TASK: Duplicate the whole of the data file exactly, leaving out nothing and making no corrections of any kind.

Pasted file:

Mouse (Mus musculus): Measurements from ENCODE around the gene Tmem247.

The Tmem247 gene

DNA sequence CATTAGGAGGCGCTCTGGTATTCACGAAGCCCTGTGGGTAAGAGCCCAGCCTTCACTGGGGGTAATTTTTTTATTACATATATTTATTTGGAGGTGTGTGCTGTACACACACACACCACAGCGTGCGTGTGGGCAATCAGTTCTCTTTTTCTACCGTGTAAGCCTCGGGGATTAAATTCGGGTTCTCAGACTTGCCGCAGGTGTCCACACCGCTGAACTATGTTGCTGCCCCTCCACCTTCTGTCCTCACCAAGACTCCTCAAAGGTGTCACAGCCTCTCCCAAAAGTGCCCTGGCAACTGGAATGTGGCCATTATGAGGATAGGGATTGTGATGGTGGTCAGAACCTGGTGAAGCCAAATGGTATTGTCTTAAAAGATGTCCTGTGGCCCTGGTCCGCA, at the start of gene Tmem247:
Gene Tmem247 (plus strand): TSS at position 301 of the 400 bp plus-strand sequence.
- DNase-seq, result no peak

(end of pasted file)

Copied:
Mouse (Mus musculus): Measurements from ENCODE around the gene Tmem247.

The Tmem247 gene

DNA sequence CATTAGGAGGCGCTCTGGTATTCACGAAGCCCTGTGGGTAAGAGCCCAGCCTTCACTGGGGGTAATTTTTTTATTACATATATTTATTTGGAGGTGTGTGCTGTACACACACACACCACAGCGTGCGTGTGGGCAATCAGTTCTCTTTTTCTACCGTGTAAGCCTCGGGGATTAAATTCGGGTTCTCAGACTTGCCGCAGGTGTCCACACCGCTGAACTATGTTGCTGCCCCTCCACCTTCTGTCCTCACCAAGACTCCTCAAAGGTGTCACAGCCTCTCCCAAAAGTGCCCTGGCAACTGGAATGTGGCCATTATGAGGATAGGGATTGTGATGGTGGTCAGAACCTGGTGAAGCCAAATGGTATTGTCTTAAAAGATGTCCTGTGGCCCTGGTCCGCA, at the start of gene Tmem247:
Gene Tmem247 (plus strand): TSS at position 301 of the 400 bp plus-strand sequence.
- DNase-seq, result no peak